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May 28, 2014

UNC System to Offer In-state Tuition to Gay & Lesbian Military Spouses

RALEIGH, N.C. – Equality NC, North Carolina’s largest lesbian, gay, bisexual, and transgender (LGBT) advocacy organization, responded today to news that the University of North Carolina system has decided to follow federal law and grant in-state tuition to same-sex spouses of U.S. military personnel.

The Higher Education Opportunity Act (H.R. 4137), section 135, which was signed into law on August 14, 2008, requires that, "In the case of a member of the armed forces who is on active duty for a period of more than 30 days and whose domicile or permanent duty station is in a State that receives assistance under this Act, such State shall not charge such member (or the spouse or dependent child of such member) tuition for attendance at a public institution of higher education in the State at a rate that is greater than the rate charged for residents of the State."

The decision was announced by a spokesperson at Fayetteville State University, where, as Equality NC previously reported, the wife of an active-duty Front Bragg soldier was earlier denied in-state tuition. The spokesperson told The Fayetteville Observer on Wednesday that UNC system officials had directed the school to comply with federal law.

“The guidance we have received is that active duty military service members and their spouses, without regard to whether the marriage is between persons of the same or opposite sex, qualify for in-state tuition rates as long as the marriage occurred in a jurisdiction that recognizes the relationship as a valid marriage,” FSU spokesperson Jeff Womble told the Fayetteville Observer.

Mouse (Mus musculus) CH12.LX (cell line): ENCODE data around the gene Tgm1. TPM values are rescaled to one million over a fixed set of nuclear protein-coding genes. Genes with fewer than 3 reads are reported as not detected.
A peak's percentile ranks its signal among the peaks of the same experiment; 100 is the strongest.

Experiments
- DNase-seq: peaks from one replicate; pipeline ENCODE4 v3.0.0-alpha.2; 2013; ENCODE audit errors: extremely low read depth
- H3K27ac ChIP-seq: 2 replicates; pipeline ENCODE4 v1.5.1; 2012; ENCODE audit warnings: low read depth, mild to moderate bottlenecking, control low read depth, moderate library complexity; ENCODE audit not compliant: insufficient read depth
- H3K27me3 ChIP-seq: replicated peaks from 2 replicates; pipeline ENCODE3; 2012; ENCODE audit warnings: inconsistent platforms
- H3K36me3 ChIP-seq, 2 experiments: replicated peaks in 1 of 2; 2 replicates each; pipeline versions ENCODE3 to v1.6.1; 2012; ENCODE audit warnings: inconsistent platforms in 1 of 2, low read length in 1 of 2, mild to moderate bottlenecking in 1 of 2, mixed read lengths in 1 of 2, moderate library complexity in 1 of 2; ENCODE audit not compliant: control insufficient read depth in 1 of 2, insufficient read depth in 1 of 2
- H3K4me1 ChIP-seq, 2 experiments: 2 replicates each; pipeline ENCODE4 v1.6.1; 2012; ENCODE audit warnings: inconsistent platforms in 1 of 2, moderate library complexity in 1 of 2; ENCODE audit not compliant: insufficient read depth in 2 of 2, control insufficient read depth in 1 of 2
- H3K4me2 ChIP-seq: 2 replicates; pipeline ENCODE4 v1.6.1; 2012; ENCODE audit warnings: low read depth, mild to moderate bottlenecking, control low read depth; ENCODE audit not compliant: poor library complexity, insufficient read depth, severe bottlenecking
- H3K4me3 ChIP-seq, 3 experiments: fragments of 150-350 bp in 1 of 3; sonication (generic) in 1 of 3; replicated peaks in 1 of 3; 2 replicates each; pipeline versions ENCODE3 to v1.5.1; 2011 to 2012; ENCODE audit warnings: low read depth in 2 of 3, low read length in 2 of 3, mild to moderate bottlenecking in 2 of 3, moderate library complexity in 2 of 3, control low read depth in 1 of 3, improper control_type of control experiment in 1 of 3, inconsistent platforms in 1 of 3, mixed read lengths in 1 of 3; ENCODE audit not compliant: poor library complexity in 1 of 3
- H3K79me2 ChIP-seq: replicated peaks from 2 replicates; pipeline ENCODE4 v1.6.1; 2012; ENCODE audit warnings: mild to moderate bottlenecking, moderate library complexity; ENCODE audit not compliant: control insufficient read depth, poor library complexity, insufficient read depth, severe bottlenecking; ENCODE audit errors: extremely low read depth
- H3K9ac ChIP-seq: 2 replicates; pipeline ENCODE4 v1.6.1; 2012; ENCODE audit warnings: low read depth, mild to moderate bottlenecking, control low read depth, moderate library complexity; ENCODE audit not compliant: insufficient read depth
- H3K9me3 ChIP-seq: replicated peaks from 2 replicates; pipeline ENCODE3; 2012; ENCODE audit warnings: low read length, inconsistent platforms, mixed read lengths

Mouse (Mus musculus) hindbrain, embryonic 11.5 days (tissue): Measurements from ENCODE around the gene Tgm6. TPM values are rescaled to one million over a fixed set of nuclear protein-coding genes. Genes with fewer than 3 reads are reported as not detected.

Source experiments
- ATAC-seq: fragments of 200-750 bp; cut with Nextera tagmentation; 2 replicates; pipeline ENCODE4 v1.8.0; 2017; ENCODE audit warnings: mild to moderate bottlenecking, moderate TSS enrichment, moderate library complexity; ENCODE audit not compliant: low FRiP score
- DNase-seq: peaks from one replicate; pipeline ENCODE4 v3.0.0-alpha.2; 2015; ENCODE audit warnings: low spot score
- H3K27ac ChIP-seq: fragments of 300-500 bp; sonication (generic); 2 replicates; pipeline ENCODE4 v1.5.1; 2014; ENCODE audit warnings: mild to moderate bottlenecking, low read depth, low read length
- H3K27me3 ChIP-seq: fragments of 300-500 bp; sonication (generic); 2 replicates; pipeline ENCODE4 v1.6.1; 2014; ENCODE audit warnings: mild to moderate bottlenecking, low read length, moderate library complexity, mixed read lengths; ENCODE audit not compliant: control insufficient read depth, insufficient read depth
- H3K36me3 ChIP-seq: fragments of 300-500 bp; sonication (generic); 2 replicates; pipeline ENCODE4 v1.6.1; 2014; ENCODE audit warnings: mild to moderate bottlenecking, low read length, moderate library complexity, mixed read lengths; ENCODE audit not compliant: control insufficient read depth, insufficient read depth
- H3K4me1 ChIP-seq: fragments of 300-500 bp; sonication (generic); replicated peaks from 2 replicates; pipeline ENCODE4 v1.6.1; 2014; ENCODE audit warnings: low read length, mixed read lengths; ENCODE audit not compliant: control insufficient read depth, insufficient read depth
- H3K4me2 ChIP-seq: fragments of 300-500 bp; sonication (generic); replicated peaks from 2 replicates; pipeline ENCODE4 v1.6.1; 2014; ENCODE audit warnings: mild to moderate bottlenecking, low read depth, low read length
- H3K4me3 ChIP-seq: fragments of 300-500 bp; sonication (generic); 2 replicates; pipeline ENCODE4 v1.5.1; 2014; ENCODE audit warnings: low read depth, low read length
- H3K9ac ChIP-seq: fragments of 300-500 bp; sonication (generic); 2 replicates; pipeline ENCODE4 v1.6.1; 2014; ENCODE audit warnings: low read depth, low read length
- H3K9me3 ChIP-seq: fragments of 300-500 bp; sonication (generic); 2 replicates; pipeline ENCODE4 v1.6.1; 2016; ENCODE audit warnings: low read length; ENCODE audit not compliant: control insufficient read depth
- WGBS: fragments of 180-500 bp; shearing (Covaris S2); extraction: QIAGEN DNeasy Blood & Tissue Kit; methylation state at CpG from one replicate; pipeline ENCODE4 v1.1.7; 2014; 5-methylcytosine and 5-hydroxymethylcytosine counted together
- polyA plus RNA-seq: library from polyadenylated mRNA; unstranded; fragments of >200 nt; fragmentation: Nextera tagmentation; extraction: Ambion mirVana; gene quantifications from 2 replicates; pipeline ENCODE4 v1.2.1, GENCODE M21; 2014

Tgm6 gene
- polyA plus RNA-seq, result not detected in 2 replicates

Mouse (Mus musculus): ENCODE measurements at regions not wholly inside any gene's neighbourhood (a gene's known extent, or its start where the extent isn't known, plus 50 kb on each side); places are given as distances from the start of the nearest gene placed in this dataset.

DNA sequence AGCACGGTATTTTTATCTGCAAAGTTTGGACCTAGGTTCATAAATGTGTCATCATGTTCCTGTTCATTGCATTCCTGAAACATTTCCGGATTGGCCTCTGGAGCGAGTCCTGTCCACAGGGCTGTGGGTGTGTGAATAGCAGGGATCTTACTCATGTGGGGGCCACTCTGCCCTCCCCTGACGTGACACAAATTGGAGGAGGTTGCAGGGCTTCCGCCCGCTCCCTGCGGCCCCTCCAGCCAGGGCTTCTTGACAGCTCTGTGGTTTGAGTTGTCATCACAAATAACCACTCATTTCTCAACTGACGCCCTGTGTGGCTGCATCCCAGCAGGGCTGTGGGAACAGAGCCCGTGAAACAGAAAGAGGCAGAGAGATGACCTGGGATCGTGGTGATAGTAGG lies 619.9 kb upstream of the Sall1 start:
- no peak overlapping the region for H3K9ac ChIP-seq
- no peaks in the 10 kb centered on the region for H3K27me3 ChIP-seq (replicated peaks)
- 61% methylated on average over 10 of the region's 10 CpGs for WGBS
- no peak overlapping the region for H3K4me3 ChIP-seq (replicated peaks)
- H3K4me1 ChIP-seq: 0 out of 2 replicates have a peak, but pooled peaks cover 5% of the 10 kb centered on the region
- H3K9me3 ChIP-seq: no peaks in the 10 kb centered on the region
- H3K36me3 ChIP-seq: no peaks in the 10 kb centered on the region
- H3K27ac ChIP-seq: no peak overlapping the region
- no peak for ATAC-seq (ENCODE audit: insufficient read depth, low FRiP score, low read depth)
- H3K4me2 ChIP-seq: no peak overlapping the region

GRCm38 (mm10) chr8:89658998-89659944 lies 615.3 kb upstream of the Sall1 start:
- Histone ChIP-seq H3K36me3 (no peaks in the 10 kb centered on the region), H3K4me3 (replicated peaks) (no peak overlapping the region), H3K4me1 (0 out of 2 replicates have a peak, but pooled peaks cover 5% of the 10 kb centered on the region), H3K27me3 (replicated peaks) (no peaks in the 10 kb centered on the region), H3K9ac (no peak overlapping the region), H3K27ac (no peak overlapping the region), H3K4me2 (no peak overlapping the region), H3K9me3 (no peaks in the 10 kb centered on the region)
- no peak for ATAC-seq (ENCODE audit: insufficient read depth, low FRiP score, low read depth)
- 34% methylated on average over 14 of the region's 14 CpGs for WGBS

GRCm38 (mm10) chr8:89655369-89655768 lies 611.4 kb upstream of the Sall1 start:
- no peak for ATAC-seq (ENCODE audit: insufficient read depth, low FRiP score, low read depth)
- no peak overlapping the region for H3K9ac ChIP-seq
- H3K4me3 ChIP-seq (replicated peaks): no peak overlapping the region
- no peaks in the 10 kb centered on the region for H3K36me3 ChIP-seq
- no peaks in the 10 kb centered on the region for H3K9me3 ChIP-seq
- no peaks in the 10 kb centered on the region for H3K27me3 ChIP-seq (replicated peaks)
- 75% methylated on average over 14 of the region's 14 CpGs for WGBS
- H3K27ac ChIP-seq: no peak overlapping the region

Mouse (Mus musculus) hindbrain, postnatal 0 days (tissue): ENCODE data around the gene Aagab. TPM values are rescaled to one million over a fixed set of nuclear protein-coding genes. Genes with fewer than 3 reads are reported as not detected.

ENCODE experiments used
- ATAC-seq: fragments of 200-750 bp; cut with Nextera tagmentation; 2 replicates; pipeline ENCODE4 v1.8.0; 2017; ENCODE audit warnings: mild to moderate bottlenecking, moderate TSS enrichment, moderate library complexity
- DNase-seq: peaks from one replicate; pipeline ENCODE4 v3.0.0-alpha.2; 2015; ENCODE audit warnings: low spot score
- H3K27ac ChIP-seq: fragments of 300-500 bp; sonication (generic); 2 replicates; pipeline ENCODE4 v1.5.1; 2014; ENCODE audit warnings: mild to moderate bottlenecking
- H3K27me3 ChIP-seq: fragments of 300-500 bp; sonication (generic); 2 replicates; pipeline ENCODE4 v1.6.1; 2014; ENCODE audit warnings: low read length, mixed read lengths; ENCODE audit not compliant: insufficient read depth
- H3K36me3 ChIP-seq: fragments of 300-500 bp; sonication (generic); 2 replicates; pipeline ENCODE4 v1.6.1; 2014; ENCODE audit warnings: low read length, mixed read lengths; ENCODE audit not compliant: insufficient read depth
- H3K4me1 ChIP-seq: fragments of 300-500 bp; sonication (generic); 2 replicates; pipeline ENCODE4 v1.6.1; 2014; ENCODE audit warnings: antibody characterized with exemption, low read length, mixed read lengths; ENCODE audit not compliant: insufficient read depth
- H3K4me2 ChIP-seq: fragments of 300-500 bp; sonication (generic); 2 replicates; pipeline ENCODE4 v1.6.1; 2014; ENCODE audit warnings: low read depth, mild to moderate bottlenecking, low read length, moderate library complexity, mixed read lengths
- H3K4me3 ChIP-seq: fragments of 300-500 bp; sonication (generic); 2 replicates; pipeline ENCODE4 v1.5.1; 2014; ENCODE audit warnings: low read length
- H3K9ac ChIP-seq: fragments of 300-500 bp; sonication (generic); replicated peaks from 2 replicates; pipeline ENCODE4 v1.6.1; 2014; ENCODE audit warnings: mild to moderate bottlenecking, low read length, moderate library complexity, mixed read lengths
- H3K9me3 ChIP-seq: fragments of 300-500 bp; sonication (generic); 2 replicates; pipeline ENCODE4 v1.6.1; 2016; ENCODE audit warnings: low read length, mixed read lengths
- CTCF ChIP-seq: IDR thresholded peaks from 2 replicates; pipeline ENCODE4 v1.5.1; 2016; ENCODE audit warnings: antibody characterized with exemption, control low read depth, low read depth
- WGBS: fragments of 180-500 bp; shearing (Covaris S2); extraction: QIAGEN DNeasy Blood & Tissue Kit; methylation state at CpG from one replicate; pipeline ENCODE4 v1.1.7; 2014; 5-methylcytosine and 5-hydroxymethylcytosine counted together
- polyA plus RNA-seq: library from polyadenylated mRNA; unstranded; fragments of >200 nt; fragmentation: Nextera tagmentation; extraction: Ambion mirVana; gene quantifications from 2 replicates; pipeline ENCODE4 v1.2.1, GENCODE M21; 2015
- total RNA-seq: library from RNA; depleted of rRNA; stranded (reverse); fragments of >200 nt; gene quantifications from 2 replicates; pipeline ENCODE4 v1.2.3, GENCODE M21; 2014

The news comes a month after as Equality NC filed an amicus brief raising North Carolina gay and lesbian military voices to the United States Court of Appeals for the Fourth Circuit in Bostic v. Schaefer. Bostic is a case which could decide the issue of marriage equality in several Southern states, including North Carolina.

Equality NC applauded the University's system's decision to recognize these married couples.

“We commend this move by the UNC system to follow federal law and recognize the marriages of gay and lesbian military families and, as such, grant in-state tuition to military spouses in the state they call home,” said Chris Sgro, executive director of Equality NC. “As we stated in our amicus brief to the Fourth Circuit Court of Appeals, our gay and lesbian service members put their lives on the line everyday for North Carolina, and it’s shameful that they and their families are ever treated as second-class because of laws like Amendment One. While these brave men and women courageously perform their duties with dignity and honor -- fighting for the freedom for all -- we will continue to stand up for their freedom to marry in North Carolina and beyond."

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